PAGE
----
Campaigns of the Civil War: Force, M. F. From Fort Henry to Corinth

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Scribner, 1881 - United States
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Page 60 - Yours of this date, proposing armistice and appointment of Commissioners to settle terms of capitulation, is just received. No terms except an unconditional and immediate surrender can be accepted. I propose to move immediately upon your works.
Page 37 - I shall take and destroy Fort Donelson on the 8th, and return to Fort Henry.
Page 60 - SIR: — The distribution of the forces under my command, incident to an unexpected change of commanders, and the overwhelming force under your command, compel me, notwithstanding the brilliant success of the Confederate arms yesterday, to accept the ungenerous and unchivalrous terms which you propose.
Page 64 - Smith, by his coolness and bravery at Fort Donelson, when the battle was against us, turned the tide and carried the enemy's outworks. Make him a major-general. You can't get a better one. Honor him for this victory, and the whole country will applaud.
Page 124 - ... rear nothing to do but to press on in pursuit. In about one mile more we encountered him in strong force along almost the entire line. His batteries were posted on eminences, with strong infantry supports. Finding the first line was now unequal to the work before it, being weakened by extension and necessarily broken by the nature of the ground, I ordered my whole force to move up steadily and promptly to its support.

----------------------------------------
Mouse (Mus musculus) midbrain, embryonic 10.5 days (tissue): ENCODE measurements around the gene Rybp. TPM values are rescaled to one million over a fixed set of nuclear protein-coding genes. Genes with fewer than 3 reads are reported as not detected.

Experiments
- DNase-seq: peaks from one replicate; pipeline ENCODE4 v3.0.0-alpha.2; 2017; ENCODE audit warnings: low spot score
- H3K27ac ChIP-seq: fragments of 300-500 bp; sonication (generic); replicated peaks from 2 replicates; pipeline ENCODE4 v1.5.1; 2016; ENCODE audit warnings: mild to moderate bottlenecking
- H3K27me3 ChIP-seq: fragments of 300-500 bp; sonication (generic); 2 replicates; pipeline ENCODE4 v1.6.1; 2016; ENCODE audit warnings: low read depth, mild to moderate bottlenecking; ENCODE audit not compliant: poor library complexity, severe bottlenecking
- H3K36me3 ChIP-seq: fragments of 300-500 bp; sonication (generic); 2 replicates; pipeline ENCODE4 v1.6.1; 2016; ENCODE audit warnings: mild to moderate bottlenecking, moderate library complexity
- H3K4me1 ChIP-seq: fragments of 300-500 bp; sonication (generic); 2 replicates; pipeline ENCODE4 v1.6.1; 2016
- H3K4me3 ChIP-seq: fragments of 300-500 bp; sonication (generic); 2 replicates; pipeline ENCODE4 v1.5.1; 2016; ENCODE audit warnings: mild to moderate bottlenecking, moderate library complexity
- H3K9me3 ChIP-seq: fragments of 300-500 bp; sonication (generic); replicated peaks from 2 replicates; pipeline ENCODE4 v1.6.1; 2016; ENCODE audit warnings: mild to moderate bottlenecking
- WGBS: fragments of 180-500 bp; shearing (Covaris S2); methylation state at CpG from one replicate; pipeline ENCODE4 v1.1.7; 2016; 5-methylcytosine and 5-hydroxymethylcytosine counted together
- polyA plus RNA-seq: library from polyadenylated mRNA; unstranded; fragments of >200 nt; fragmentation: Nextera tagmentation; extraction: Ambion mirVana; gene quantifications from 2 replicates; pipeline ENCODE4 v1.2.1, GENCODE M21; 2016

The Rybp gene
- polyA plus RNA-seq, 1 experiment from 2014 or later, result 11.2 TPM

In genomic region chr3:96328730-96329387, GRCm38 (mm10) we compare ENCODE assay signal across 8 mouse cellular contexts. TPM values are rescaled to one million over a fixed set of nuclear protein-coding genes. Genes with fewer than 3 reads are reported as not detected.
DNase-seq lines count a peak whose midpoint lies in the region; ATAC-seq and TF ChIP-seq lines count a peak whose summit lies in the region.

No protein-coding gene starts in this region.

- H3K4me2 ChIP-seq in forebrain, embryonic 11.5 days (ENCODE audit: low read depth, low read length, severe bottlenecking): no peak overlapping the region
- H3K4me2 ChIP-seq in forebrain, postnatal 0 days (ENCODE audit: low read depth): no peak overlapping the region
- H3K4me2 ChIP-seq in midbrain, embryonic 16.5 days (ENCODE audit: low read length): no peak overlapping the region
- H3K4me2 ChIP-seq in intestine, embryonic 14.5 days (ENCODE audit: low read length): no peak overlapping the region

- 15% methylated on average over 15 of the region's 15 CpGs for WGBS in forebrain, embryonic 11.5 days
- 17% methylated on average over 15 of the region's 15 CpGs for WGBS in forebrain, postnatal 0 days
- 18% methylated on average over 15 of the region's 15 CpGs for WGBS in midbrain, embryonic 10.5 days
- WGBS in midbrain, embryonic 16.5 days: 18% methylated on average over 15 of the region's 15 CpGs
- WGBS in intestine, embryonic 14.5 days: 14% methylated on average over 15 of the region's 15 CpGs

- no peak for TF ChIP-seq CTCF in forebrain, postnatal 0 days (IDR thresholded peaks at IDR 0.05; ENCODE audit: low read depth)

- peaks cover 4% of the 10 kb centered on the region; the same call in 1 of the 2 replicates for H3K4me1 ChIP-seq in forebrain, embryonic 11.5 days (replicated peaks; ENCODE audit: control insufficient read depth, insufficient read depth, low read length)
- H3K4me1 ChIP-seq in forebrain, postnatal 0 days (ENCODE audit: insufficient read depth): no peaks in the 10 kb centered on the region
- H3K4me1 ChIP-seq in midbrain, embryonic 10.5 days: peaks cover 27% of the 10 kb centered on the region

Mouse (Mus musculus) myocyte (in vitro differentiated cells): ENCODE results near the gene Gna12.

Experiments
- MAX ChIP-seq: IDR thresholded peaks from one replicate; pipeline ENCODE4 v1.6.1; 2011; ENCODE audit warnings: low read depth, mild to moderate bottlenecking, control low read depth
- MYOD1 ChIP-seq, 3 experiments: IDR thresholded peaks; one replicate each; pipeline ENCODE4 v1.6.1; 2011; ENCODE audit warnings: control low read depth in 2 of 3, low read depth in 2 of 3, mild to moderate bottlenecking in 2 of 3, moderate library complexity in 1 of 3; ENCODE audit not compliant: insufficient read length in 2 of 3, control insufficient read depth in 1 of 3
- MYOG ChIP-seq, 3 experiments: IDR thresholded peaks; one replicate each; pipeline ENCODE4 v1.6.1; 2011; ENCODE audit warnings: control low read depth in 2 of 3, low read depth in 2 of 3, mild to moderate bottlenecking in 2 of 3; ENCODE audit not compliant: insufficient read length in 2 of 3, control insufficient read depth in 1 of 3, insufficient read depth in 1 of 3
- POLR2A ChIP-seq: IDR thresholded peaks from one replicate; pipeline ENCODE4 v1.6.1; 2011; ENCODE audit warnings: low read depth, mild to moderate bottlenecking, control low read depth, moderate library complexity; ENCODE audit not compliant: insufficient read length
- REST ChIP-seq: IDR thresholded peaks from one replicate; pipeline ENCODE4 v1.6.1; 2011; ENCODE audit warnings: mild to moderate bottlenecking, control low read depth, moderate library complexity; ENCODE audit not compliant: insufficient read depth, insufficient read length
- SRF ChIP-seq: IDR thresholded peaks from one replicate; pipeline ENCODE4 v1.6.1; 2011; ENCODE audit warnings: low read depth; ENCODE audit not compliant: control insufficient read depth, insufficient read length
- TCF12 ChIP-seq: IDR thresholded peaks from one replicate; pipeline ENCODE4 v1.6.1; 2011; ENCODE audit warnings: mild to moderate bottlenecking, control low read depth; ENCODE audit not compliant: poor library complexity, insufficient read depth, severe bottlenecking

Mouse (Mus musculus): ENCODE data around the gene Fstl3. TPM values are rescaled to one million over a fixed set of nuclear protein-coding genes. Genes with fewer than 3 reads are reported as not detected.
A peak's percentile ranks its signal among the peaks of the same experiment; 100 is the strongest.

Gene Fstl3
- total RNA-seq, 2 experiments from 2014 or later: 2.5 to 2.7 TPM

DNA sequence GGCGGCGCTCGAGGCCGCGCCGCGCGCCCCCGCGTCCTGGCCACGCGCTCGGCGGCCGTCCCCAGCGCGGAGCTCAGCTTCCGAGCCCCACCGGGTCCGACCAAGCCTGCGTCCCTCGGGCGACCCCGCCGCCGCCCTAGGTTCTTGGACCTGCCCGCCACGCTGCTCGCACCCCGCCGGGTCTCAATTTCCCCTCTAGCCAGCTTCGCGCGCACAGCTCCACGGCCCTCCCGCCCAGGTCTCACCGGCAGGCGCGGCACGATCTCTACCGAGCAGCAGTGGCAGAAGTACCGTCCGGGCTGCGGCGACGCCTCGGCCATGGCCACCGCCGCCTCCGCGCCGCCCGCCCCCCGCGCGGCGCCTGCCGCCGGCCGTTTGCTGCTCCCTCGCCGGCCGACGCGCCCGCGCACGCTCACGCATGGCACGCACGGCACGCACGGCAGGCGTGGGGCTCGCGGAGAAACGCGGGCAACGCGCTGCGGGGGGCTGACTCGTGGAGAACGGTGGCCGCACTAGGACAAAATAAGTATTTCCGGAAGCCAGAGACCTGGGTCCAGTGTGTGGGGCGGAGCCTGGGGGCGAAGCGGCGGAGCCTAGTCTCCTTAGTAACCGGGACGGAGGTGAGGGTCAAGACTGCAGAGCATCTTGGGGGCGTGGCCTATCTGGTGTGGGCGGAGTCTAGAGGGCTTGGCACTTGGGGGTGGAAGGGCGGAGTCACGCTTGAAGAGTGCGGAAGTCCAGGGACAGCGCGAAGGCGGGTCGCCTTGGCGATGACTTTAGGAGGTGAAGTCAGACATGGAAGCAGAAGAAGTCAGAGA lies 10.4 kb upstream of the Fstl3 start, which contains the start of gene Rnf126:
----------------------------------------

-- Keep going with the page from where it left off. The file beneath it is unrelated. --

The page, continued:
Page 119 - The enemy is saucy, but got the worst of it yesterday, and will not press our pickets far. I will not be drawn out far, unless with certainty of advantage ; and I do not apprehend anything like an attack upon our position.
Page 94 - I have had no communication with General Grant for more than a week. He left his command without my authority, and went to Nashville. His army seems to be as much demoralized by the victory of Fort Donelson as was that of the Potomac by the defeat of Bull Run.
Page 31 - McPherson, and take a position on the roads from Fort Henry to Fort Donelson and Dover. It will be the special duty of this command to prevent all reinforcements to Fort Henry or escape from it. Also, to be held in readiness to charge and take Fort Henry by storm, promptly, on the receipt of orders.
Page 96 - You cannot be relieved from your command. There is no good reason for it. I am certain that all which the authorities at Washington ask is that you enforce discipline and punish the disorderly.
Page 98 - McClellan, having personally taken the field at the head of the Army of the Potomac, until otherwise ordered, he is relieved from the command of the other military departments, he retaining command of the Department of the Potomac.

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